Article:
Bracing & Restraint

  • The following Technical Q&A has been updated from the version that appeared in the 2006 June/July issue of SBC.  
  • Lateral restraints are installed to reduce the buckling length of the web(s), but must be restrained laterally to prevent the webs to which they are attached from buckling together in the same direction.
  • BCSI-B3, Permanent Restraint/Bracing of Chords and Web Members, provides general industry recommendations and methods for restraining web members against buckling.

A few years ago, Lumber Specialties, a component manufacturer in Dyersville, IA, wanted a way to show proper bracing in a residential home. They asked Jason Gross, an intern in their design department at that time, to build an exact scale model of a roof truss system to accurately show diagonal bracing, lateral restraint, and T-bracing per BCSI.

  • The truss industry follows the requirements of the building code and ANSI/TPI 1 for general project scope of work concepts.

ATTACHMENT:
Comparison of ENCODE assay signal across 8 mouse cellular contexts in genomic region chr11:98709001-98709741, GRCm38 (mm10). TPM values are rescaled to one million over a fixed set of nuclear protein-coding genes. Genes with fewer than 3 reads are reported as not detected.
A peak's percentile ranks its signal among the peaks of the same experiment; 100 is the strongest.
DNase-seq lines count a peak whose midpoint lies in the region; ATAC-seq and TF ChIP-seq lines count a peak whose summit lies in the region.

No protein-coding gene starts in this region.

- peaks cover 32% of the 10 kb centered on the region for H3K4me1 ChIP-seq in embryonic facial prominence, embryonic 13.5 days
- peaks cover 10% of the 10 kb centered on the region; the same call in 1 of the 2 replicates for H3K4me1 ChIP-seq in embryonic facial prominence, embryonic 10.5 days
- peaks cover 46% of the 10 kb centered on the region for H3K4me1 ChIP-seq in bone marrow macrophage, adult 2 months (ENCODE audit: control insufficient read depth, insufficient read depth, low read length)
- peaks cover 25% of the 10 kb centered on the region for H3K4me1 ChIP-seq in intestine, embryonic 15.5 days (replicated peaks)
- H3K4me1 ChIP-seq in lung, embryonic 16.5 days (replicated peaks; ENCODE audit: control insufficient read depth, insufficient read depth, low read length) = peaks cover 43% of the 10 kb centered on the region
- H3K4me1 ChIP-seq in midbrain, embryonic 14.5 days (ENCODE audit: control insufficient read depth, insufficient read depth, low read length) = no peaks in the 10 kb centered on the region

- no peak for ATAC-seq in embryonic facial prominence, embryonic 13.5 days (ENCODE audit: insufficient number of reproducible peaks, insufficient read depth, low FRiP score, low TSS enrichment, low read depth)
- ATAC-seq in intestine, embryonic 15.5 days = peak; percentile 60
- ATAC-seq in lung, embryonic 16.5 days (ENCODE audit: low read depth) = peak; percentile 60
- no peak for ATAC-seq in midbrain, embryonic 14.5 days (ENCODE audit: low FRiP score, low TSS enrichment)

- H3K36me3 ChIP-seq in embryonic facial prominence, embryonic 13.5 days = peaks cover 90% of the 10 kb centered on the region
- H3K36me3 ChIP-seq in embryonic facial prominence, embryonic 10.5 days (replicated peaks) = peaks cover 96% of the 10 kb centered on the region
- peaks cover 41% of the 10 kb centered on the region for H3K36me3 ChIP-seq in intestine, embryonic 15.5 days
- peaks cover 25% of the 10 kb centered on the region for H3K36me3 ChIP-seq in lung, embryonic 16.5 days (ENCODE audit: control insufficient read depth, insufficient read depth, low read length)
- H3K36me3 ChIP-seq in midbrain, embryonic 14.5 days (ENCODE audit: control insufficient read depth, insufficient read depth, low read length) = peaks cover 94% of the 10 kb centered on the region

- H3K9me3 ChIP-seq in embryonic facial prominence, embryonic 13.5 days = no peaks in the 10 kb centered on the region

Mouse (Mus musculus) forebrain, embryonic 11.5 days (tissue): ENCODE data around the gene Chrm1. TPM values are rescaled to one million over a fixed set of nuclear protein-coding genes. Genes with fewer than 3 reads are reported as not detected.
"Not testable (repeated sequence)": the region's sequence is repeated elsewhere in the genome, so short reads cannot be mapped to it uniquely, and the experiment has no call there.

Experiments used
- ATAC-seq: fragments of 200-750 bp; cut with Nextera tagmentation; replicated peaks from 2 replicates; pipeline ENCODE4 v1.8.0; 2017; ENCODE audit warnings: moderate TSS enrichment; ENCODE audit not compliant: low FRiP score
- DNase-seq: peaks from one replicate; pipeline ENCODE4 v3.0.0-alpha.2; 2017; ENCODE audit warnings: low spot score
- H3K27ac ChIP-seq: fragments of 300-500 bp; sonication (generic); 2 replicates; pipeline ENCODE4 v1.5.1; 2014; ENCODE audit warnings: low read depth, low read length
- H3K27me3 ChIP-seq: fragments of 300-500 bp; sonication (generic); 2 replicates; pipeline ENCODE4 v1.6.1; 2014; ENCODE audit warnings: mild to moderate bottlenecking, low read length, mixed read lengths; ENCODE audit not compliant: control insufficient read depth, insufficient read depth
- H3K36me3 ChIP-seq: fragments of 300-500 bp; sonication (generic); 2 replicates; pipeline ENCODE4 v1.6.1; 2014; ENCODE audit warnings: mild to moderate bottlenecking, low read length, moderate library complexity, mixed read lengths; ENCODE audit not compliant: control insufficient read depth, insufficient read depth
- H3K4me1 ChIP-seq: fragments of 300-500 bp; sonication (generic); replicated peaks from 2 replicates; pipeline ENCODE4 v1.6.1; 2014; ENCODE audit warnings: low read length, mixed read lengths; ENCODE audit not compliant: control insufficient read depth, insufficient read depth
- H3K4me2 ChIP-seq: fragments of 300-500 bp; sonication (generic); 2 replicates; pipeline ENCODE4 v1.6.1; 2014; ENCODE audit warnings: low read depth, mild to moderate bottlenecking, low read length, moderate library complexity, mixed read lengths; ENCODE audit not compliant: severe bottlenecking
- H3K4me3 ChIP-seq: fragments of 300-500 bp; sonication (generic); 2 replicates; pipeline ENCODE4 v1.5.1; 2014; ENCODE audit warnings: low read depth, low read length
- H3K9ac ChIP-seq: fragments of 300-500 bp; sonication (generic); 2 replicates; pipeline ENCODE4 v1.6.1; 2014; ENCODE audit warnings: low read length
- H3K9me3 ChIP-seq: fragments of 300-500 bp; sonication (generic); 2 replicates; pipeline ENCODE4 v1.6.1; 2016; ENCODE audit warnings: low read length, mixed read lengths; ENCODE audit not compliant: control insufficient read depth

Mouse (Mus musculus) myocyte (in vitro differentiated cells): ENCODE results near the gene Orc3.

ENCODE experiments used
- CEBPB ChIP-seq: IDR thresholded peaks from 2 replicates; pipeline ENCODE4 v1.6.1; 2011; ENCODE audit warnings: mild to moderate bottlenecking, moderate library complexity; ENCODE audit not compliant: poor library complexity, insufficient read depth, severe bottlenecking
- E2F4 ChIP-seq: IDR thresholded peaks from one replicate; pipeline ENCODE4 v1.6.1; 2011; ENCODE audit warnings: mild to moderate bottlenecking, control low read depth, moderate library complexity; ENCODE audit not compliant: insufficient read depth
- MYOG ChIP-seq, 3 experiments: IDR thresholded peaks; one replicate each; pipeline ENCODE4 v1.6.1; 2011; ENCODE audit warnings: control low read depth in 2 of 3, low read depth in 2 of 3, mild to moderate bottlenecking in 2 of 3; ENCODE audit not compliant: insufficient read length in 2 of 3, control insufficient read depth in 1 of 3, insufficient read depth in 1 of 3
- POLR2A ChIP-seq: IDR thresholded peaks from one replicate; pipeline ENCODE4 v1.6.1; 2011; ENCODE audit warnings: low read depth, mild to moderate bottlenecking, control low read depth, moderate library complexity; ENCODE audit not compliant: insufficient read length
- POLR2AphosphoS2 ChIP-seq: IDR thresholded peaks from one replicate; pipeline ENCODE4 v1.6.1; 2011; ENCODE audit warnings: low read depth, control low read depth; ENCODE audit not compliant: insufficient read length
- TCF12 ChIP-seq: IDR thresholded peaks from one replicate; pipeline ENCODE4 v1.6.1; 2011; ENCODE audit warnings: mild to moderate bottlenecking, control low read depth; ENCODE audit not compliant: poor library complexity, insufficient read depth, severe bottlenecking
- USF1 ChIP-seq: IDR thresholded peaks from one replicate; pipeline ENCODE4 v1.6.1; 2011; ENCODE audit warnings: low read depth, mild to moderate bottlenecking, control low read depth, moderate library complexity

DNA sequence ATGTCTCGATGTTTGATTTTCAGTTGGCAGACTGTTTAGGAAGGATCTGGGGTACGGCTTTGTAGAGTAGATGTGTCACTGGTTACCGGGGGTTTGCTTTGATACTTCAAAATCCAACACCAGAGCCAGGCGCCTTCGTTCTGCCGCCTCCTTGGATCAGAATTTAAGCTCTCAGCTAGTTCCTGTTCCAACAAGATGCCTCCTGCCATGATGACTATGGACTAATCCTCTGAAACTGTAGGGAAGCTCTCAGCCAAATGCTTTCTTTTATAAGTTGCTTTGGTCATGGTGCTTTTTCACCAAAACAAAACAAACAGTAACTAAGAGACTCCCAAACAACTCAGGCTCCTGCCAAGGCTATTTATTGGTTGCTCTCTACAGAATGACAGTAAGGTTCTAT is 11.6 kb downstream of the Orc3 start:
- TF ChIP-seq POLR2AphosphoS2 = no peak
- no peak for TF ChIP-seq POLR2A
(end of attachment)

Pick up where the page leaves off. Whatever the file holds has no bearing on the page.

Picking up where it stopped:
• The Truss Designer identifies the location of required individual truss member lateral restraint and diagonal bracing on each Truss Design Drawing.
  • The JOBSITE PACKAGE can prove invaluable in documenting that the CM provided industry best practices on truss bracing, particularly when a project goes in a bad direction.
Understand the potential for future BCSI
optimization using SBCRI truss assembly test data.
  • CMs deal with customers with a wide range of skill sets, including those who have drawn their house plans on a McDonald’s paper napkin. I wish I were making this up!
  • While CMs are not responsible for ensuring that customers brace jobs correctly, they can provide BCSI documents to help customers build a better building and stay safe.
  • The BCSI book and B-Series Summary Sheets are a CM's saving grace, especially if the customer plans to install the trusses on their own or not hire an engineer of record.

In case you ever needed a picture to define the importance of diagonal bracing in the context of lateral restraint (i.e., top chord purlins as well), these photos of long span trusses say it all.